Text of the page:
Insights / News
Insights / News
A quirk in the rules of the NHS Pension Scheme 1995, as interpreted by the High Court in Sanderson v NHSBA  EWHC 2900 (Ch), means that the relatives of locum doctors may suffer from significantly reduced death benefits if they die on a day they are not in fact working.
Given the enormous contribution NHS staff are making in the current crisis, Keith Bryant QC and Saaman Pourghadiri summarise the Sanderson decision and explores the extent to which the same conclusion would apply to the 2008/2015 NHS Pension Schemes.
The widows and widowers of members of the NHS Pension Schemes are entitled to lump sums and survivors pensions on the death of a member. The death benefits payable in respect of an employee who dies in service are considerably more generous than those payable in respect of an employee who dies at some other time.
NHS Locum staff are engaged on a self-employed basis. Notwithstanding this they are entitled to benefits pursuant to the NHS Pension Schemes on a broadly equivalent basis to ordinary employees.
In each of the 1995, 2008 and 2015 NHS Pension Schemes a substantially more generous death benefit is payable to those practitioners who die in service. However, the courts have defined what constitutes death in service surprisingly narrowly.
In the 1995 Scheme the more generous death benefits are available in respect of a member who “dies in pensionable employment” (see regulations F1, G2 and G7). Pensionable employment is defined as “NHS employment in respect of which he is contributing to the Scheme.” (see regulation A2).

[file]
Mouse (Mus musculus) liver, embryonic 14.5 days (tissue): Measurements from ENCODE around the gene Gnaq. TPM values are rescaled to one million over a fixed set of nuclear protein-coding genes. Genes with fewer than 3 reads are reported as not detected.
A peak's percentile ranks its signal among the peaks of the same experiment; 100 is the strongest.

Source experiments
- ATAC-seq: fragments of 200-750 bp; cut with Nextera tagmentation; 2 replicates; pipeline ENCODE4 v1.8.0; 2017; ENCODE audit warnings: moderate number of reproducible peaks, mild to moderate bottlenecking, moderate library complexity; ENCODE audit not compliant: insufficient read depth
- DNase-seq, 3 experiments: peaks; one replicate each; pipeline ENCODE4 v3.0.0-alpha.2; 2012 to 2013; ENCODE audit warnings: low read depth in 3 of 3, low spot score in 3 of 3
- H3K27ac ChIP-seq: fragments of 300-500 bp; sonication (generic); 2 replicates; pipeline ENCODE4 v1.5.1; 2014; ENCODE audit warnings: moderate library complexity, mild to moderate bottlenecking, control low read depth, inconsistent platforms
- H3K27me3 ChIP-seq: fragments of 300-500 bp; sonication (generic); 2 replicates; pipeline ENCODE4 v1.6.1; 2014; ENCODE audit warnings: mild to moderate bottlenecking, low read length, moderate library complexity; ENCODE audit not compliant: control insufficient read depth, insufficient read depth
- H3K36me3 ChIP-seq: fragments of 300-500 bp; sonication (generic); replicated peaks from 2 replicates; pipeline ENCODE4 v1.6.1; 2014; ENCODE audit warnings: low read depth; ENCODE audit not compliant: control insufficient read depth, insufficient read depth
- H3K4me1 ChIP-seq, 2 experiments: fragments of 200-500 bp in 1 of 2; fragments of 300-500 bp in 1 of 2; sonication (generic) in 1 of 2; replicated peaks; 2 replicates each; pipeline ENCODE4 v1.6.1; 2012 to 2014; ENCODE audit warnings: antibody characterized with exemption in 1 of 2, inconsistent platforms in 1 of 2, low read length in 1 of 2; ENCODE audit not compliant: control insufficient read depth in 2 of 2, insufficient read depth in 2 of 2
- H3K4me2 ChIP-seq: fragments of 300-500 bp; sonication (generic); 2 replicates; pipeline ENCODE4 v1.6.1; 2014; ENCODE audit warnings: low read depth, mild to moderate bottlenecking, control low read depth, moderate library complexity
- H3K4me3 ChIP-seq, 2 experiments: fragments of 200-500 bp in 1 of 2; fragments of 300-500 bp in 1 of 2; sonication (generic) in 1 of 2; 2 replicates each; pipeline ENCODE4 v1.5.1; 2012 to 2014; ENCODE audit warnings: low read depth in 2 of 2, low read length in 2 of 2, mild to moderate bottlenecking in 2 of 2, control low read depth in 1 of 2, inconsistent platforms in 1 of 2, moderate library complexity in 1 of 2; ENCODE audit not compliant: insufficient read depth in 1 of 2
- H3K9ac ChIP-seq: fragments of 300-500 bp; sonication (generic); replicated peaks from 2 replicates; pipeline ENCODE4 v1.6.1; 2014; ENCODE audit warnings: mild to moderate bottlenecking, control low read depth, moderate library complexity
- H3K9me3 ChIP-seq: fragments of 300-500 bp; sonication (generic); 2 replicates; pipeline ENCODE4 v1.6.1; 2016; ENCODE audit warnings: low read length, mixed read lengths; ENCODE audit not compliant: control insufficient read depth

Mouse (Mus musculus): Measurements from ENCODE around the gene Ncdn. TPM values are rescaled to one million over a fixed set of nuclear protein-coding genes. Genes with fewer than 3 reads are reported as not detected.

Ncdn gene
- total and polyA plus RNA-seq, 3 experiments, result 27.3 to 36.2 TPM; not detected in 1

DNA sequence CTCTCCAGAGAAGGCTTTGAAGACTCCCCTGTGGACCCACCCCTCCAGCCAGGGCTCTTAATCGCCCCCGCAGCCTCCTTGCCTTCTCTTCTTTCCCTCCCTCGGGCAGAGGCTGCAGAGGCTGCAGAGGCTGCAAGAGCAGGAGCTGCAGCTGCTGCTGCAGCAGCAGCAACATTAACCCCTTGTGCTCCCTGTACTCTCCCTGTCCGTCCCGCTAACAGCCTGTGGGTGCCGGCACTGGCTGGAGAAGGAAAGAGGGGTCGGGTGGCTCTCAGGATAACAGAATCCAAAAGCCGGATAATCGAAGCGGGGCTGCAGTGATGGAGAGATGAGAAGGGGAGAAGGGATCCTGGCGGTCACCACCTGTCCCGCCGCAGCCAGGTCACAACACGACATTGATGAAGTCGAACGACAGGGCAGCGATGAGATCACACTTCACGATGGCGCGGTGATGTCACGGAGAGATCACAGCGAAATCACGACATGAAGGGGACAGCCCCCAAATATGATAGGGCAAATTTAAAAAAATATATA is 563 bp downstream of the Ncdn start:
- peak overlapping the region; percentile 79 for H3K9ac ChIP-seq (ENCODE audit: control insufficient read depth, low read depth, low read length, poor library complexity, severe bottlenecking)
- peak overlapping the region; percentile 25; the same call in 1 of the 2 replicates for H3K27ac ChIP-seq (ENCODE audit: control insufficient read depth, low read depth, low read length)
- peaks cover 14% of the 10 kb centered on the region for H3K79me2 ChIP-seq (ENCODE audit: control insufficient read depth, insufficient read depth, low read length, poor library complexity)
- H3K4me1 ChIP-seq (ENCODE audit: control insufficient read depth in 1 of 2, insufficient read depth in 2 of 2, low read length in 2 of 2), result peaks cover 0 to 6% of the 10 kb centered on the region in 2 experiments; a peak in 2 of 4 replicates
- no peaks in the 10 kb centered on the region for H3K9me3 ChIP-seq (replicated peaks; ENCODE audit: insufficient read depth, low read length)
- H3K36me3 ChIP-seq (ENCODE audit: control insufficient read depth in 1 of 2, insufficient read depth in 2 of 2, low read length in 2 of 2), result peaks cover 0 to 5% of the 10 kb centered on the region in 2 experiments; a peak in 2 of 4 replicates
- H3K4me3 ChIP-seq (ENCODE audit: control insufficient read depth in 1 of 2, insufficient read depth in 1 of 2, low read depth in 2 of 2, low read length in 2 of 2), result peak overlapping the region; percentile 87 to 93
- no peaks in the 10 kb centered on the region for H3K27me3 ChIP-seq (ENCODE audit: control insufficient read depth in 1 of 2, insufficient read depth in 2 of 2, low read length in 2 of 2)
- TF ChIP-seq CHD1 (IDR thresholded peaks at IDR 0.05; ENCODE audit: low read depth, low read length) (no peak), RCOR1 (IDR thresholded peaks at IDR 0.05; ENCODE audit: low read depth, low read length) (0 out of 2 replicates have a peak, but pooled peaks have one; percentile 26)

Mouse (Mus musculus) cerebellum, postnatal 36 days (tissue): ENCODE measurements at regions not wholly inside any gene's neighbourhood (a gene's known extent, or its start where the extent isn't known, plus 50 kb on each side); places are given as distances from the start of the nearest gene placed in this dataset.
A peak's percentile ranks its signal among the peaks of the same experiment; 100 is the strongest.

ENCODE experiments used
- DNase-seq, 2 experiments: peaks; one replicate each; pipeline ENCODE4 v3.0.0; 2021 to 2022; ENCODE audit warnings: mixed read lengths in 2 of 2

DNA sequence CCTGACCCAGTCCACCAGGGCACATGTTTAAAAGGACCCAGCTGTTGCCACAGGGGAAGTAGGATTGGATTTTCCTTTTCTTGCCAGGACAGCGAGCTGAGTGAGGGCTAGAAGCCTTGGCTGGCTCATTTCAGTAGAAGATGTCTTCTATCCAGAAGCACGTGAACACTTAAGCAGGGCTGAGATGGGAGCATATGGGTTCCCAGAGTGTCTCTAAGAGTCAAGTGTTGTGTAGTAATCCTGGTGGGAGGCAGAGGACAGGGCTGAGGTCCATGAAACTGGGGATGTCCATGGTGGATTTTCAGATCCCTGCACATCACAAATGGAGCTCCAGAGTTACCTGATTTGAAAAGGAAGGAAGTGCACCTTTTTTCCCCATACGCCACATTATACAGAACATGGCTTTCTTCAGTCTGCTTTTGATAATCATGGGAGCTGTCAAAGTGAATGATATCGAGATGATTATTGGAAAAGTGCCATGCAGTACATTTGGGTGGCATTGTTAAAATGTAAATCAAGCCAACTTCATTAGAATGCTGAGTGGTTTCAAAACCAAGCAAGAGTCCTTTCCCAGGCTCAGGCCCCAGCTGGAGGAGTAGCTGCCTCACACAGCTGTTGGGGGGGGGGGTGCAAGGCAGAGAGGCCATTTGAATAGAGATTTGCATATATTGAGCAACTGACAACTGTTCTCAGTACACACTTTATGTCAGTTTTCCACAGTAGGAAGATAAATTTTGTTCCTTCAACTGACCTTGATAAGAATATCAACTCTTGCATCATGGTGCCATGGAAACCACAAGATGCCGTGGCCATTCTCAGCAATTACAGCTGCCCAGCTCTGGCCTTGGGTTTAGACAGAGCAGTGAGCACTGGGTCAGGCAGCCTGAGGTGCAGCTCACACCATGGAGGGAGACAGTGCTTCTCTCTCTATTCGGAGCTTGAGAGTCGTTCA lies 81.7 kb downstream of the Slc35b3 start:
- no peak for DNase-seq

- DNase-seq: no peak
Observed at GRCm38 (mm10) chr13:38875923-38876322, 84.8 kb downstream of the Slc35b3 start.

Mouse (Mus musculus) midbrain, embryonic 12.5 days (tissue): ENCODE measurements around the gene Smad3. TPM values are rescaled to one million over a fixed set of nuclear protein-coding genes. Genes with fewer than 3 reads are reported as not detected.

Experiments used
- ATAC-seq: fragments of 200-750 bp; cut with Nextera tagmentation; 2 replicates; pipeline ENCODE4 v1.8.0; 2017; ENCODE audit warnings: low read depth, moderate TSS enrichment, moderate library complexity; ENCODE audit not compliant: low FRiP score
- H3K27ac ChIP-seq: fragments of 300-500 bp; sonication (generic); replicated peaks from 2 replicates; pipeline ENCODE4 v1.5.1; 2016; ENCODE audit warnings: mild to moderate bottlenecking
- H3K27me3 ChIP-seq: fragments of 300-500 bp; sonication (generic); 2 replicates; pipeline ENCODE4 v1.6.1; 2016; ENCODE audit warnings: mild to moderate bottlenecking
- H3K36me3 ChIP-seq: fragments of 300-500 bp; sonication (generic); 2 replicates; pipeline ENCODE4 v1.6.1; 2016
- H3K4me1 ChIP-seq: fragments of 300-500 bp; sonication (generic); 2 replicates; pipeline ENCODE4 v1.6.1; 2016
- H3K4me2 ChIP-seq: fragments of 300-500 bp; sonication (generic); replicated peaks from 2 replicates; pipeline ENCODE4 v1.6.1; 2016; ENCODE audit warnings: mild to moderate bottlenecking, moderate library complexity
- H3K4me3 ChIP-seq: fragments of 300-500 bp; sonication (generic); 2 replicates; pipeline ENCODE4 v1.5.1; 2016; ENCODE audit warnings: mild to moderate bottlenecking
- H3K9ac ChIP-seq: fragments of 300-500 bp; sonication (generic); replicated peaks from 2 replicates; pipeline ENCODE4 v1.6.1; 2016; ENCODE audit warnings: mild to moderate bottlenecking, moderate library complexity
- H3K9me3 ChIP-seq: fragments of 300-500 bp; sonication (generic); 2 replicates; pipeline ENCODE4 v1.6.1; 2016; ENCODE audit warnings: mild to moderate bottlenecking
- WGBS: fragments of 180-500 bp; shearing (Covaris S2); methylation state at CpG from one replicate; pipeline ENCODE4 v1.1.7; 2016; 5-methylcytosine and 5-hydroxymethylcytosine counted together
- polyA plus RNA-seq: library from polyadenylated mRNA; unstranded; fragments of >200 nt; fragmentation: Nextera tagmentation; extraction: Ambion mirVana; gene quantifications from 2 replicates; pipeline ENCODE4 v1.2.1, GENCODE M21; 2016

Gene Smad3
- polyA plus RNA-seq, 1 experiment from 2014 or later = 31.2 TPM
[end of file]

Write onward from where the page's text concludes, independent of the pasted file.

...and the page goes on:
The definition of pensionable employment is extended to a medical practitioner who “is engaged … under a contract for services by [a NHS Employer] to deputise or assist temporarily in the provision of services pursuant to an NHS standard contract…” (see paragraph 1 Schedule 2).
In Sanderson v NHSBA  EWHC 2900 (Ch) Dr Sanderson was a locum GP. She died on 24 December 2014, a day on which she was not working. She had worked 15 of the previous 23 days in December and was next booked to work on 8 January 2015 – i.e. she was taking a break over Christmas. Trower J held [66-68] that Dr Sanderson’s widower would only be entitled to death benefits if, at the time of death, Dr Sanderson:
Whilst Trower J did not make a determination on the point, he suggested that if someone was committed to work for all of their normal working hours for a number of days, such that they could not devote time to other work, then that entire period (including presumably evenings and nights not actually working) would be a single engagement such that they might be entitled to death in service benefits (see [72-73]).
The judge specifically held that the mere fact that a person dies at a time when they are subject to a future obligation to provide services was insufficient to constitute “engagement” such that they were entitled to death in service benefits.
The Court of Appeal refused permission to appeal in January.
The structure of the 2008 and 2015 Schemes is different. In those Schemes it is “active members” who are entitled to death in service benefits (e.g. 2008 Scheme Reg 3.E.3 and 3.E.10, 2015 Scheme Reg 115, Reg 123). Active members are those who are in pensionable service (2008 Scheme Reg 3.A.1, 2015 Scheme Reg 163). Pensionable service in both Schemes is defined as (amongst other things) “a period of service in which a member contributes to this scheme under [the contribution regulations]” (2008 Scheme Reg 3.A.3, 2015 Scheme Reg 20).
Both the 2008 and 2015 Schemes generally envisage pension contributions being taken directly by the employing authority from self-employed locums. They envisage contributions being paid monthly (e.g. 2008 Scheme Reg 3.C.2(5), 2015 Scheme Reg 31(7)(b) and (8))